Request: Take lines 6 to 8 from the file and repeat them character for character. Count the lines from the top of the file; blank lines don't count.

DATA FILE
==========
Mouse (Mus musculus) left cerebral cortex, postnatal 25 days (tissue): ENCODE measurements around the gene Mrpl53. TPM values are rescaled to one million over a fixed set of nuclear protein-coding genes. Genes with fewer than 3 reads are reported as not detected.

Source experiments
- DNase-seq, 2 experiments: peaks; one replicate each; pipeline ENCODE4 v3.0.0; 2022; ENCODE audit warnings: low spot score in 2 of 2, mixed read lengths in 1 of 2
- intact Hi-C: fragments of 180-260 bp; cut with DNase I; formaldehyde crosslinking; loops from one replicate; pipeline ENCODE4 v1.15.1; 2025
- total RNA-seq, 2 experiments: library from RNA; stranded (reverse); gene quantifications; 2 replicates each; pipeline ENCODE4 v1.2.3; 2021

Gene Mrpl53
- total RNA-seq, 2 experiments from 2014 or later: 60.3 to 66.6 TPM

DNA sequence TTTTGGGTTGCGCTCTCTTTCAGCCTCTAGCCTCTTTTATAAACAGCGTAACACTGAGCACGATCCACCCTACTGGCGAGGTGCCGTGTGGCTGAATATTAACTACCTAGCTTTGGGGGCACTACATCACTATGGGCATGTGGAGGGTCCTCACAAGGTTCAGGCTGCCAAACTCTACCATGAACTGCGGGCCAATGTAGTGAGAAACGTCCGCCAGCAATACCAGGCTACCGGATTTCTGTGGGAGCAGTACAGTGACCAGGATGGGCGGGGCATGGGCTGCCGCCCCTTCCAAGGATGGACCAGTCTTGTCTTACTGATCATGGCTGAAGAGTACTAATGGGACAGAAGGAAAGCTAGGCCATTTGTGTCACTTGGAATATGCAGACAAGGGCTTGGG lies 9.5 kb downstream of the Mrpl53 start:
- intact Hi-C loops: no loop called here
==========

Gene Mrpl53
- total RNA-seq, 2 experiments from 2014 or later: 60.3 to 66.6 TPM

DNA sequence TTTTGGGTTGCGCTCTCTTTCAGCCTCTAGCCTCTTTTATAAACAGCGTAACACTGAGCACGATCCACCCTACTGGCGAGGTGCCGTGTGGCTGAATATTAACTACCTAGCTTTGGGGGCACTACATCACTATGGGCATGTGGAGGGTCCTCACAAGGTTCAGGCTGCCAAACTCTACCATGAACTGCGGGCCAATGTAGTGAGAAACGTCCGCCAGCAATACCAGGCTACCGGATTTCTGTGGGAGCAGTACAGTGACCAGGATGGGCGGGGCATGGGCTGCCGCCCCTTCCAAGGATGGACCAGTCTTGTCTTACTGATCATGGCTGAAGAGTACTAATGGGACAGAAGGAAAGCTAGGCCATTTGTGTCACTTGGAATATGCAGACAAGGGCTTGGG lies 9.5 kb downstream of the Mrpl53 start: